Making Evil: The Science Behind Humanity’s Dark Side

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Making Evil: The Science Behind Humanity’s Dark Side

Making Evil: The Science Behind Humanity’s Dark Side

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Orphaned as a toddler, Abigail Yager was taken in by a family of vampires and raised on one belief - Dark-Hunters are the evil who prey on both their people and mankind, and they must all be destroyed. While protecting her adoptive race, she has spent her life eliminating the Dark-Hunters and training for the day when she meeting the man who killed her family: Jess Brady. A comet the color of blood and flame cuts across the sky. Two great leaders—Lord Eddard Stark and Robert Baratheon—who hold sway over an age of enforced peace are dead, victims of royal treachery. Now, from the ancient citadel of Dragonstone to the forbidding shores of Winterfell, chaos reigns. Six factions struggle for control of a divided land and the Iron Throne of the Seven Kingdoms, preparing to stake their claims through tempest, turmoil, and war. With her heart sworn to the warrior-prince by her side, and her fealty pledged to the people she is determined to save, Aelin will delve into the depths of her power to protect those she loves. But as monsters emerge from the horrors of the past, and dark forces become poised to claim her world, the only chance for salvation will lie in a desperate quest that may mark the end of everything Aelin holds dear. Agreed! This is a very timely book in the light of the current ‘Me Too’ movement. She describes sexual harassment and sexual assault, and she has a moving chapter on strangulation. She spends a lot of time on the case of Eliot Rogers, this man who felt he was always rejected by women, and then went on a shooting spree, killing many people, and finally killing himself. She describes these cases in some depth, and provides a really interesting analysis. I see this analysis as the mirror image of David Livingstone Smith’s, although they could both be right for different cases. As I understand it, Manne’s claim is that misogyny is largely unconscious for the individual. There is a societal pressure that’s very strong that many men and women are indoctrinated into without realising it.

Cinderella and Snow White have studied in this peculiar institution. But also have the most despicable villains, which side will these two girls choose?

This whole book is filled with Nietzsche quotes in between Shaw opening up a can of worms with an opinion and then dropping the follow-up real fast without giving a full argument for her point. Jess has been charged with finding and terminating the creature who's assassinating Dark-Hunters. The last thing he expects to find is a human face behind the killings, but when that face bears a striking resemblance to the one who murdered him centuries ago, he knows something evil is going on. He also knows he's not the one who killed her parents. But Abigail refuses to believe the truth and is determined to see him dead once and for all. Because it’s a rather hefty volume, plus I noticed that there are lots of controversies surrounding this book, I’m not going into details here. My idea of an interesting true crime book is more along the lines of the ones written by Ann Rule. Those who read her books will know what I mean. Terry gets great traction from the Carrs "suspicious" deaths. But really, a dug addict who is trying to break into selling drugs getting killed is not really the stuff of Satanic Conspiracies. More like the plot of a cheap tv show.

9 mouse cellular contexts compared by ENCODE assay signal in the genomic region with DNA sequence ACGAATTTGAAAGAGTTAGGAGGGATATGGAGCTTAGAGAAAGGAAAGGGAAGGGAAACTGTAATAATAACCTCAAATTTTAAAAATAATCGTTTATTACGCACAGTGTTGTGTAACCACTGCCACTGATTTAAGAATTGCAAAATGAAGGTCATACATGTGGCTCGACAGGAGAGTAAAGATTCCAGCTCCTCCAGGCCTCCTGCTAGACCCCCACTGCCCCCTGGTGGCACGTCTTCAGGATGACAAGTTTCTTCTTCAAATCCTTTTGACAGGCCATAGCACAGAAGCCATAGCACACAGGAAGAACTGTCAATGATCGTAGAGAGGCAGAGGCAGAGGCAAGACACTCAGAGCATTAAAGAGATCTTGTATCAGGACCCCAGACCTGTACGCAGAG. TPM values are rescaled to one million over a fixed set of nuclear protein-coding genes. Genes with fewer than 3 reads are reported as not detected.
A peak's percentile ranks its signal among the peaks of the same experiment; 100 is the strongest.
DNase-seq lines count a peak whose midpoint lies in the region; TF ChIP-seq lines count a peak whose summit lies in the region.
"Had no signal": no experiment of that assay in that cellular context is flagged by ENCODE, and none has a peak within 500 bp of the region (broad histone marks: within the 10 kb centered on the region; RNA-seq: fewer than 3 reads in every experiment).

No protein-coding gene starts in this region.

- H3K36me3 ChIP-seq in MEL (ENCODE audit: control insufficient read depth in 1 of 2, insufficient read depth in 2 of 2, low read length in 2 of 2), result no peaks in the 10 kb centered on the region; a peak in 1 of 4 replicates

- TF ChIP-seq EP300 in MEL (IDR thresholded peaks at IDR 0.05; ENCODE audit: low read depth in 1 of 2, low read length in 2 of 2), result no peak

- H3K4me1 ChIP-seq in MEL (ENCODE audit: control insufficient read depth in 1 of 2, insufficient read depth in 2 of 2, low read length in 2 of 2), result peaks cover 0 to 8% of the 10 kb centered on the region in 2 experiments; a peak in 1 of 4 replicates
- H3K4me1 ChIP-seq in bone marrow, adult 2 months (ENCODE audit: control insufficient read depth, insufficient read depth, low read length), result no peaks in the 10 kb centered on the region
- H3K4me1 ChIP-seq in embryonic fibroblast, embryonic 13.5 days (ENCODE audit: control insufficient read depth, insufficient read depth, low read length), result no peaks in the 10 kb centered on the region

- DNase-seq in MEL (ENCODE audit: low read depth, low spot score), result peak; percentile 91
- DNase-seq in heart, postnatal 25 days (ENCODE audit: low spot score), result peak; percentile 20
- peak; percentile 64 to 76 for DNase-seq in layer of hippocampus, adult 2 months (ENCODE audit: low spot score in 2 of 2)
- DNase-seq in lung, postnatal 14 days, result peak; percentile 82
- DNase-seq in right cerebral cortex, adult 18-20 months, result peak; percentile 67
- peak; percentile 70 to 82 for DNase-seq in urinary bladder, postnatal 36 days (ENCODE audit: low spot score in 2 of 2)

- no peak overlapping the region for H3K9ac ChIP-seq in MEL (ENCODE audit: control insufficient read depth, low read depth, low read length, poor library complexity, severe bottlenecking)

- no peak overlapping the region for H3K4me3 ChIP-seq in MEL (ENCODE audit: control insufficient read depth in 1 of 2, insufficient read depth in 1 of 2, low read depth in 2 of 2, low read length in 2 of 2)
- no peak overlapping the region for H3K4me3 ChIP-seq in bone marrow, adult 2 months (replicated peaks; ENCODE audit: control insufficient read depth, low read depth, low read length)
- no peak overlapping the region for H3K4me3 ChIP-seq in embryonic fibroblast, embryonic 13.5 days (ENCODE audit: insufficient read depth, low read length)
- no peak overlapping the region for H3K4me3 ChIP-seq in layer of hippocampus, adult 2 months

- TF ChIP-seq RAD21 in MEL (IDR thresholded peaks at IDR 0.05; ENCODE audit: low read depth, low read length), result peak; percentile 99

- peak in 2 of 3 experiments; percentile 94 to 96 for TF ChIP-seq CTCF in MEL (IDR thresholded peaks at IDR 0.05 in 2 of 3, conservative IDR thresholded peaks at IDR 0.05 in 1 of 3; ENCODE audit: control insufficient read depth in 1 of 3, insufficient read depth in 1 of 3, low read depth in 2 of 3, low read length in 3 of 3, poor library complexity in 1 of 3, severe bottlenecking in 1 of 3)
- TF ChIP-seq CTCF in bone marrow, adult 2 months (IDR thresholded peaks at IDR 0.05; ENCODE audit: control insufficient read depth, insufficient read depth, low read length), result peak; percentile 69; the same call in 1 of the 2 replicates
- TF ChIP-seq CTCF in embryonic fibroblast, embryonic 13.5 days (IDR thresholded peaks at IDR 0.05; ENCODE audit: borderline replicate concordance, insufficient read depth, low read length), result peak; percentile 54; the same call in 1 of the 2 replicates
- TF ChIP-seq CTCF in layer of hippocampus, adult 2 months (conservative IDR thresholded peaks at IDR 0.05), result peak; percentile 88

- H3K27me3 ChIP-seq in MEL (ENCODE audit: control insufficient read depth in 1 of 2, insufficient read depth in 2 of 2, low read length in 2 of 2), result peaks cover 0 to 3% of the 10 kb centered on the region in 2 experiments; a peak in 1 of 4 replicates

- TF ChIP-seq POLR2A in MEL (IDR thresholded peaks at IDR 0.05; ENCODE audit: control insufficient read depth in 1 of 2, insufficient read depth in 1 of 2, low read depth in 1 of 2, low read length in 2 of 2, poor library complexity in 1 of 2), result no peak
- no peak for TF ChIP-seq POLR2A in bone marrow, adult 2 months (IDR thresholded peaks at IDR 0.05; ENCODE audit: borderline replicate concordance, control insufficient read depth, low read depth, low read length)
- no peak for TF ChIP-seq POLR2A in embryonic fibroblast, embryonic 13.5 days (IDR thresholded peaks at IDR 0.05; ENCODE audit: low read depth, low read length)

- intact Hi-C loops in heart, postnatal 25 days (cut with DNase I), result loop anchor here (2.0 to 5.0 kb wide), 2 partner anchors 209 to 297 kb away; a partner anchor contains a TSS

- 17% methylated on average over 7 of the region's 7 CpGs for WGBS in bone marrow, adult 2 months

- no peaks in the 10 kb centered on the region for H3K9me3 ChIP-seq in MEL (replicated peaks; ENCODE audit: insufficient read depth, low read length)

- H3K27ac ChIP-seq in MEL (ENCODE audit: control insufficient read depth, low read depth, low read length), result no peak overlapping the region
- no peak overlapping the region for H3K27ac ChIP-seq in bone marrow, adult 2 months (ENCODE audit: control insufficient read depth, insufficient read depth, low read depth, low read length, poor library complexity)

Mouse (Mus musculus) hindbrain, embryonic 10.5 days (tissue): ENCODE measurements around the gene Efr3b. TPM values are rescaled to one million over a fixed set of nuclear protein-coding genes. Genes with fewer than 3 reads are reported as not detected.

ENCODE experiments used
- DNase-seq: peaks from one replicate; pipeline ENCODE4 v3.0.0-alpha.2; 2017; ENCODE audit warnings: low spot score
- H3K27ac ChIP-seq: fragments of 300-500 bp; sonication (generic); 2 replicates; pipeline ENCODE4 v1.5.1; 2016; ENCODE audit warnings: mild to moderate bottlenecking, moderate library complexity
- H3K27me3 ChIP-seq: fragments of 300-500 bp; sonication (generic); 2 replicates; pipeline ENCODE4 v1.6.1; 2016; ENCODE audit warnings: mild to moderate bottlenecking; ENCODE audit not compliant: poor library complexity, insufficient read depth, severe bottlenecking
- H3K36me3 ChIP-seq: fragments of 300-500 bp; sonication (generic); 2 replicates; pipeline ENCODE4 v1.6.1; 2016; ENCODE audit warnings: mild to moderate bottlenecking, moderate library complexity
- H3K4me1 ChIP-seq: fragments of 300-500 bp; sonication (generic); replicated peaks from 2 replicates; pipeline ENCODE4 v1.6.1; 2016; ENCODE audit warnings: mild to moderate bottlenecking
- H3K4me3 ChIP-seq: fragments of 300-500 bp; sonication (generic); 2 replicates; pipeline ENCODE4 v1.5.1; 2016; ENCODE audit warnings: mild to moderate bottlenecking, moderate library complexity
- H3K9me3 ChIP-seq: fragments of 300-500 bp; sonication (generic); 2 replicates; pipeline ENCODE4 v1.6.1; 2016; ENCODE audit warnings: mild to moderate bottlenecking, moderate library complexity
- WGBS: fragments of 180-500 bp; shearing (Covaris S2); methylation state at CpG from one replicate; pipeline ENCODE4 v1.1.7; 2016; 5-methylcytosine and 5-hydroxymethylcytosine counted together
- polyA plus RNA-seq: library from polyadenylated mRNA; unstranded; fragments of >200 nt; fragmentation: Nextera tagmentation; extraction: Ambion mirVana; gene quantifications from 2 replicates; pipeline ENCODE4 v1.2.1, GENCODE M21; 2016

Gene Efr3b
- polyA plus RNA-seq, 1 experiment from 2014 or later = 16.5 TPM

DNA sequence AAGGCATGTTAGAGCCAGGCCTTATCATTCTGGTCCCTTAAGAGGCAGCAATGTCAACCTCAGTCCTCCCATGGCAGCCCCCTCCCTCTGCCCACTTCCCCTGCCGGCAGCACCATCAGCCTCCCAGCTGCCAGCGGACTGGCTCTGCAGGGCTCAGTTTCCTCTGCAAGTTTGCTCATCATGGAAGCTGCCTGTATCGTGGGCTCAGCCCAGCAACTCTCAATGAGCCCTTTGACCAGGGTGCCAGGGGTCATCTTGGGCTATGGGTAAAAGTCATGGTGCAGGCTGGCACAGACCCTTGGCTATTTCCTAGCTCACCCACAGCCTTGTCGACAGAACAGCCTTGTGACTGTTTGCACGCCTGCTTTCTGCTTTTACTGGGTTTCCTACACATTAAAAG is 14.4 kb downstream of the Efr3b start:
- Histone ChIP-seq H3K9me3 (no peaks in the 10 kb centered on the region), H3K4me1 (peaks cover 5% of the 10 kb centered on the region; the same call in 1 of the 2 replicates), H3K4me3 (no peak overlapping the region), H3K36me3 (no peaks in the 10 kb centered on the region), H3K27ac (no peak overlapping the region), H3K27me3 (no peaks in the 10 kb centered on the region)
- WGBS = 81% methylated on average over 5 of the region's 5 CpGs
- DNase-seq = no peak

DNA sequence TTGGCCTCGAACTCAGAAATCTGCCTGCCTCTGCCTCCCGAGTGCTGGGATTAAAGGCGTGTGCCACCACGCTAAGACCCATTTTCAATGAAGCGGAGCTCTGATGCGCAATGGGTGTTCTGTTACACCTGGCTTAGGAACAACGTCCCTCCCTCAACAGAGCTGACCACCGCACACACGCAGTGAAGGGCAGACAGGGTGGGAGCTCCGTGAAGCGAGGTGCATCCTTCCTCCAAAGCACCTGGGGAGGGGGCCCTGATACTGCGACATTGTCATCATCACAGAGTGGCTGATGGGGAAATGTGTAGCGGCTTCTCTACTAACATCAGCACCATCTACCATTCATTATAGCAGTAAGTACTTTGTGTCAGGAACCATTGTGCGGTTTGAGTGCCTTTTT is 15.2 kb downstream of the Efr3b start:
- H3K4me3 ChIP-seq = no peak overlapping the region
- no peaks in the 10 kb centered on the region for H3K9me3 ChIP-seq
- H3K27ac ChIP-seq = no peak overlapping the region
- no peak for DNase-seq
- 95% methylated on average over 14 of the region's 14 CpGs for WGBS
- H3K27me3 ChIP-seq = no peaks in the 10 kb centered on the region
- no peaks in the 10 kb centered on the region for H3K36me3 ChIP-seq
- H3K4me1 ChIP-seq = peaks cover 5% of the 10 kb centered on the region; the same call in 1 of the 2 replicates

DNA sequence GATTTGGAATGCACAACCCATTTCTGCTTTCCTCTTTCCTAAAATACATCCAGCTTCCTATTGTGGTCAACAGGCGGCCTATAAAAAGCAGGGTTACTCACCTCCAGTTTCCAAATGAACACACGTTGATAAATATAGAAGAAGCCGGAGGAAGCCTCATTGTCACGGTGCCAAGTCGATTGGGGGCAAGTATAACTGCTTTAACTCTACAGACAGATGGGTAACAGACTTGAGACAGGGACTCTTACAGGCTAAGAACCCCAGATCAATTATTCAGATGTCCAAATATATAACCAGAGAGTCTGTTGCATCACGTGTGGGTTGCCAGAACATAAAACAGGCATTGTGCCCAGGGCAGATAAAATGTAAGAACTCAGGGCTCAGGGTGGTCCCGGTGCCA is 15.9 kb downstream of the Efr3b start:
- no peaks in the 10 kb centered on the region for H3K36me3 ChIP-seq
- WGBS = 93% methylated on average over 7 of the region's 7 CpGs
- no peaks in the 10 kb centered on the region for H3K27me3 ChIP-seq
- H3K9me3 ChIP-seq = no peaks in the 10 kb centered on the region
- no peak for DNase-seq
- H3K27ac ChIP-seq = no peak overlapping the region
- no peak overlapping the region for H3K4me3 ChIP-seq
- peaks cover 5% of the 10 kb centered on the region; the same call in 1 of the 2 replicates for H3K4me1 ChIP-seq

Russell’s book is a complex philosophical text and will appeal more to those with philosophical training. However, he has recently written a shorter and more accessible book ( Being Evil, Oxford University Press, 2020) which offers the same arguments in a format accessible to the layperson. For those who want to follow Russell’s approach, this is the place to start before returning to his Evil: A Philosophical Investigation for the more extensive and detailed arguments. In Russell’s work, readers will find clarity, rigour, and a secular approach free of the much discredited metaphysical and religious worldviews. He offers us a clear and persuasive way to think about morally evil acts and persons, despite the recent natural and social scientific attempts to reject the term ‘evil’ as antiquated, unhelpful, and even dangerous. Russell provides a philosophical basis to show why it is still an important moral concept required to accurately describe a terrible part of our moral reality.The question concerning the nature of evil is a longstanding one but I would go so far as to say that in this profound book, the philosopher Paul Kahn has gone a very long way in answering it. He argues that in our secular age we have given reason such a dominant place in our understanding of modern politics that we can only understand evil acts by individuals or nations as deficits of rationality. If the Hutus were simply rational, they wouldn’t have killed the Tutsis, and so forth. Thus, our response to what we see as evil takes an essentially pedagogical form. We first try therapy to increase the malefactor’s rational capacity, and when that fails, we turn to legal punishment. But this leaves us with no conceptual framework for distinguishing between the simply bad act and the evil one. In short, secularism has no explanation of evil. On the Beach by Nevil Shute, about a spreading radioactive cloud, is the most disturbing thing I have ever read. It really unsettled me for a long time and even now I can’t properly think about it or look at the cover.” ID8664073 Russell also offers us an account of what we mean by an evil person. Again, he begins with seven ‘folk’ intuitions and argues that the most plausible account focuses on a certain kind of fixed disposition to perform evil actions in certain circumstances. Russell’s account of evil persons relies heavily on what he also believes defines evil actions, and hence he is a pluralist about what constitutes an evil person too. Manne’s proposal is that in cases of misogyny, it’s not that men don’t see women as people. It’s not that they lose control in some way. It’s rather that men are morally outraged. They expect things from women: they expect nurturance, they expect sex, they expect love, they expect care, and they get enraged when these expectations aren’t being met. So, for Manne, the husband who strangles his wife out of rage, it’s not that he doesn’t think of his wife as a person, it’s not that he’s lost control in some way; it’s rather that he is morally driven, he feels his wife has done something horribly wrong by not being a good wife and she deserves what’s coming to her. The Lucifer Effect explains how—and the myriad reasons why—we are all susceptible to the lure of “the dark side.” Drawing on examples from history as well as his own trailblazing research, Zimbardo details how situational forces and group dynamics can work in concert to make monsters out of decent men and women.